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Impact of Offshore Wind Farms on Marine Mammals

The Irish Whale and Dolphin Group has called for a single State organisation to deal with measures to reduce the impact of offshore wind farms on marine mammals. Its policy document on the issue includes recommendations to ensure offshore wind farms have “only minimal and not significant impacts” on whales, dolphins and porpoises and their habitats.

The IWDG have highlighted the need to protect areas identified as being important for whales and dolphins and has called for changes to mitigation practices. It says “passive acoustic monitoring is the only effective way to detect presence of the marine mammals and should form part of a 24-hour mitigation strategy.” It also says the use of acoustic deterrent technology should be reviewed according to species present and exact parameters of the device used, in order that it acts as an effective deterrent prior to operations.

Special Organisation Needed to Control Offshore Wind Development Effects on Marine Mammals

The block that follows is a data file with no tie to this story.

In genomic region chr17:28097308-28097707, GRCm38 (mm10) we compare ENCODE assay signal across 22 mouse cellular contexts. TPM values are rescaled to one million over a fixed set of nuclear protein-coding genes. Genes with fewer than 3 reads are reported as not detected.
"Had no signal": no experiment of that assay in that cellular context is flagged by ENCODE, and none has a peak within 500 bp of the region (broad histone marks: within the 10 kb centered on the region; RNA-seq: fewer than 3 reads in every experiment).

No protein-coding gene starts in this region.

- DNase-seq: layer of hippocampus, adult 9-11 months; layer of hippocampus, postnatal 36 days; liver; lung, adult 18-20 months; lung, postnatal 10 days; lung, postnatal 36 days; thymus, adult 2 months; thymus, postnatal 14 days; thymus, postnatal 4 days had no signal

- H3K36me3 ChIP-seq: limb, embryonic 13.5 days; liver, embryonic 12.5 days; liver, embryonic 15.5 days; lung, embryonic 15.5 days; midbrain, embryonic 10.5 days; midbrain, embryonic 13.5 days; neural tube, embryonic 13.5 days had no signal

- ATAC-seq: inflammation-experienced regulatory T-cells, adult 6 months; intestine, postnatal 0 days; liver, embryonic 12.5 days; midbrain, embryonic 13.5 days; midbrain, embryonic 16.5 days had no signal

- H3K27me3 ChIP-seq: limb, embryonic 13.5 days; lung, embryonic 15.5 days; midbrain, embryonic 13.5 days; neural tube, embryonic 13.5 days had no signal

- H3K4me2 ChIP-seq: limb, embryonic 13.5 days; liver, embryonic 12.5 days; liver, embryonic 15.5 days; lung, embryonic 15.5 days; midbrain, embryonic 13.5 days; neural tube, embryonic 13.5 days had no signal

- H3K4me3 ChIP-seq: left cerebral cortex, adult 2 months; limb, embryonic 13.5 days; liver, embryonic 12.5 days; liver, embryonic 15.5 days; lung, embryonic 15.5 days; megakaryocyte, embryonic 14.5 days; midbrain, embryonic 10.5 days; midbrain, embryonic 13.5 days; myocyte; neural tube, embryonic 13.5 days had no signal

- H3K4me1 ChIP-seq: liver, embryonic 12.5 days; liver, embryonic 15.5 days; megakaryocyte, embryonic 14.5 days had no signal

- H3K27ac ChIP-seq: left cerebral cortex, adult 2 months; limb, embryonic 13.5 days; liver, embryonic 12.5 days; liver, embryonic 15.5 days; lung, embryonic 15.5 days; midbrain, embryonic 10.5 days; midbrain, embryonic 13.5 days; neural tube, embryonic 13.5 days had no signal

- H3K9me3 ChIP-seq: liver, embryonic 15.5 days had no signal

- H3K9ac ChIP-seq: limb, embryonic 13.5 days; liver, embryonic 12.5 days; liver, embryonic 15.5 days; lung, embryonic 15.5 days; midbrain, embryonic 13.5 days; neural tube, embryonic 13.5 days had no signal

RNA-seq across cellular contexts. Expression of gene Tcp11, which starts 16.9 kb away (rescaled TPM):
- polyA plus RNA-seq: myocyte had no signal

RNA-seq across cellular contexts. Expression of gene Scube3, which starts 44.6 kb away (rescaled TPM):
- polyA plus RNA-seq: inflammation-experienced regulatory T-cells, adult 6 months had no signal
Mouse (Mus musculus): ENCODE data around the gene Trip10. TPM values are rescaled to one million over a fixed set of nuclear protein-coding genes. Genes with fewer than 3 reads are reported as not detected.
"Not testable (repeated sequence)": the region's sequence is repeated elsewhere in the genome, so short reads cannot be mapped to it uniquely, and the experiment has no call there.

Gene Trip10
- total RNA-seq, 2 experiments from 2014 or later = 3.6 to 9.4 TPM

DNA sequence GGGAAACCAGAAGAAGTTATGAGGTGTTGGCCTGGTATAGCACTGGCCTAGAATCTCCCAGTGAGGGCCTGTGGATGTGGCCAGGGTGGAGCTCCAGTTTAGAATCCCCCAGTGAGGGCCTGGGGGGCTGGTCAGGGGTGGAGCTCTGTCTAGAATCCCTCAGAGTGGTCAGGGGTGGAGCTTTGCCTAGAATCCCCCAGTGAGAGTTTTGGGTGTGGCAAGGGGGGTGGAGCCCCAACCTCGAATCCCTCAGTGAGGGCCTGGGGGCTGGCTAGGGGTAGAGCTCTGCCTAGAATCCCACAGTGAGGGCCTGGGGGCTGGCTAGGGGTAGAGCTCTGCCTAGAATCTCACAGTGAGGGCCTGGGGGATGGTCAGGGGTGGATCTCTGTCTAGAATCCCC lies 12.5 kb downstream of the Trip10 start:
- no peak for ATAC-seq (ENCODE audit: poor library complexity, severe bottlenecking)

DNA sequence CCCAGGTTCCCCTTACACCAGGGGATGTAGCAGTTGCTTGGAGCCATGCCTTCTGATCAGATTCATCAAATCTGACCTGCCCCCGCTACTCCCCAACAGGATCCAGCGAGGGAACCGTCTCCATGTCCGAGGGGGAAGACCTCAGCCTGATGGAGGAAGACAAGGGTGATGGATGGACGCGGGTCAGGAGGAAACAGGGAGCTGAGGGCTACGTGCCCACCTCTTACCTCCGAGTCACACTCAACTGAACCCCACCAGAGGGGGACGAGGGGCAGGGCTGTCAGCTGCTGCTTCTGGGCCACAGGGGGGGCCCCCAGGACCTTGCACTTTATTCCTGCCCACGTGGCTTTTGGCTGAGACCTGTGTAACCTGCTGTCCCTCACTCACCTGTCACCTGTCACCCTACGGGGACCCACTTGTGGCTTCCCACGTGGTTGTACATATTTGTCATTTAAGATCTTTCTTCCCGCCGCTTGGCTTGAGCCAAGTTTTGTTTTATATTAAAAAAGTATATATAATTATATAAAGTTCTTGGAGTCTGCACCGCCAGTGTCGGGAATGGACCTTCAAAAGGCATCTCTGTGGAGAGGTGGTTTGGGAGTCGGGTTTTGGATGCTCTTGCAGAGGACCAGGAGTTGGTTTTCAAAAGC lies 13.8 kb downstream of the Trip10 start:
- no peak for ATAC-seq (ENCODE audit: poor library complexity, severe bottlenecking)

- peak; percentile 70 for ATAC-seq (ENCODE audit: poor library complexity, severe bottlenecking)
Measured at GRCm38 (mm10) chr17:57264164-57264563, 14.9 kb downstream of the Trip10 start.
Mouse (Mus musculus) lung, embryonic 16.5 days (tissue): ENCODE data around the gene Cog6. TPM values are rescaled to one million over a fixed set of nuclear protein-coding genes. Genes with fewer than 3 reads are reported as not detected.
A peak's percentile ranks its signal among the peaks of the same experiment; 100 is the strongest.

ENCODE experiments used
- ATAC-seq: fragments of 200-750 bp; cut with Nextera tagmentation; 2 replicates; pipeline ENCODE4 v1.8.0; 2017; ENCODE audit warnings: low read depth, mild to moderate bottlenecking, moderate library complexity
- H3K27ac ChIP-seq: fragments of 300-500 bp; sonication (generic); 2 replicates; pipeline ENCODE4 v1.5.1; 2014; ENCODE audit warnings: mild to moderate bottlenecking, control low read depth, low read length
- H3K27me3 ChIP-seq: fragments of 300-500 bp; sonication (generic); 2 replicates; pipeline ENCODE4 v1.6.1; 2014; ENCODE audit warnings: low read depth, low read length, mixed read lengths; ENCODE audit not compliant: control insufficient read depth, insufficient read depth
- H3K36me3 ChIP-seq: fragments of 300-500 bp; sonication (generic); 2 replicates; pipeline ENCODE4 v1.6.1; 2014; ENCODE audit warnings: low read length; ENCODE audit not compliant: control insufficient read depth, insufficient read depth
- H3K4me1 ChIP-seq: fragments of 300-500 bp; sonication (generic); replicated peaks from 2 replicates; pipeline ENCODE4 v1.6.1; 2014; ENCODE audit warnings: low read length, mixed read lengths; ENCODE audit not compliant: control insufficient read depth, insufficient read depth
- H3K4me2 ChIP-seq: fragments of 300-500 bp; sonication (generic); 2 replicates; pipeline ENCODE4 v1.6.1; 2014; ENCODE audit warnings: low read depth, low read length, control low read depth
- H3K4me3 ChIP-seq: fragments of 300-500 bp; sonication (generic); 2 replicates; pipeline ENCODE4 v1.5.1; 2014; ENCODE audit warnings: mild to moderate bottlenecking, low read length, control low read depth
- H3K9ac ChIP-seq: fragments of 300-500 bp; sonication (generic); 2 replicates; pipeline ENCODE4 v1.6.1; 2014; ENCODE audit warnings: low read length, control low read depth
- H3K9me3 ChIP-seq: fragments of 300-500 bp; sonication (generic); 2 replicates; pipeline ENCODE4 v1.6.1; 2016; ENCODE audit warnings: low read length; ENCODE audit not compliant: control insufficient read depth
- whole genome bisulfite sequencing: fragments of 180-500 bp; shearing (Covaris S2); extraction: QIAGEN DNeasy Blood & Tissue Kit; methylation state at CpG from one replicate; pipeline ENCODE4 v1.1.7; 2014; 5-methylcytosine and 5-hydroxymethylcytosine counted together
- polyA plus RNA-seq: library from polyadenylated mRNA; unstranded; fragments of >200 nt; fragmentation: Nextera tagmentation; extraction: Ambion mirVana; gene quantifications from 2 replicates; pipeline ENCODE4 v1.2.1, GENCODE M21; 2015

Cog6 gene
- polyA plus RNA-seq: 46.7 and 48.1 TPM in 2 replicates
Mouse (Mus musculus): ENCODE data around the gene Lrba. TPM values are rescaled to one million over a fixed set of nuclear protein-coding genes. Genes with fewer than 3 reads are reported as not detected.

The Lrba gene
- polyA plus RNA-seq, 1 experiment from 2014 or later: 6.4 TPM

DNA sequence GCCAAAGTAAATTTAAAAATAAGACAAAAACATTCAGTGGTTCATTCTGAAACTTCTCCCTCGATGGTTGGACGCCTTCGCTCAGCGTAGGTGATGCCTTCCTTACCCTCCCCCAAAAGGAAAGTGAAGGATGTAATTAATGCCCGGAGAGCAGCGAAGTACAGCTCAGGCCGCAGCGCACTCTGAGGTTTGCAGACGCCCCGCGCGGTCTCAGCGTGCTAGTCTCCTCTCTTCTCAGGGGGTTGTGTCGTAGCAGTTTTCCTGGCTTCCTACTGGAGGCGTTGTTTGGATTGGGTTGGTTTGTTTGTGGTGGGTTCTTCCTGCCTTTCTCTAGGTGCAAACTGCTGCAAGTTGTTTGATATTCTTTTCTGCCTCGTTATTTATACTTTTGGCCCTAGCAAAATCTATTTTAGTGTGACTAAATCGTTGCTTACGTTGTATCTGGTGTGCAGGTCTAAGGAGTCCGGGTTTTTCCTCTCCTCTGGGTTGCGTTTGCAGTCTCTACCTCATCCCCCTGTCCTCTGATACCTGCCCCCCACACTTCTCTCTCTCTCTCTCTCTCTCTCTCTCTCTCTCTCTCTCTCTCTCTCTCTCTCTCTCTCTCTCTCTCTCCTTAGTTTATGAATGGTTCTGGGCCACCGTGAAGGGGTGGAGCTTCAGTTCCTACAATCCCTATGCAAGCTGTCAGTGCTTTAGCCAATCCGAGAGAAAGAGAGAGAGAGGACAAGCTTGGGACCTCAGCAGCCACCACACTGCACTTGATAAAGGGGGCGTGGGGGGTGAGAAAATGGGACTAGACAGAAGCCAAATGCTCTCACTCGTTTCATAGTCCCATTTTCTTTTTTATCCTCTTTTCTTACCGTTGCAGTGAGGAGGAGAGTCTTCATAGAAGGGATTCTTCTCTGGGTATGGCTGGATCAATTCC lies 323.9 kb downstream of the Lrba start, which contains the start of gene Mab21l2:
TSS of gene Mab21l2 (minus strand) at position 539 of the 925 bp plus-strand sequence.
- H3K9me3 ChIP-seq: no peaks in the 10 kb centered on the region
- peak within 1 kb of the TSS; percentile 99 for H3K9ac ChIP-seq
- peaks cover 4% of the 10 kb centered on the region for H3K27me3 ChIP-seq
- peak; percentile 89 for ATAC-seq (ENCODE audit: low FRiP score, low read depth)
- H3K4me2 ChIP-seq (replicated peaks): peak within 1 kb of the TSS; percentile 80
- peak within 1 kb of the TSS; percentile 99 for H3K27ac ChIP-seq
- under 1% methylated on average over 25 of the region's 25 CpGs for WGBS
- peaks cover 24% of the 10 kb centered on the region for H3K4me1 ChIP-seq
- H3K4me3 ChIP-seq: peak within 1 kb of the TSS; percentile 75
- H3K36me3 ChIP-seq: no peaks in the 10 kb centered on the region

The Irish Whale and Dolphin Group (IWDG) has recommended that a single State body should handle all mitigation measures to reduce impact of offshore wind farms on marine mammals. A policy document published by the NGO includes recommendations to ensure offshore wind farms have “only minimal and not significant impacts” on whales, dolphins and porpoises and their habitats.

“The marine renewable energy industry in Ireland is set for explosive growth in the coming years with a production target of 5GW of offshore wind energy by 2030 and an ambition of 30GW by 2050,” the IWDG says. “We have looked at recent research and international best practice to inform this policy document. The aim is to mitigate or reduce our impact and to measure our impact such that future developments can be better planned, and existing ones perhaps improved.”

The IWDG have highlighted the need to protect areas identified as being important for whales and dolphins and has called for changes to mitigation practices. “Passive acoustic monitoring is the only effective way to detect presence of the marine mammals and should form part of a 24-hour mitigation strategy. The use of acoustic deterrent technology should be reviewed according to species present and exact parameters of the device used in order that it acts as an effective deterrent prior to operations. We are worried the state agencies involved in assessing planning applications and awarding licenses could be overwhelmed in the near future leading to bad decisions and delays.

“All mitigation procedures and the assessment of requirements should be coordinated by a single body to avoid differences in implementation by different regulators and the current guidelines be updated in line with best practice internationally”.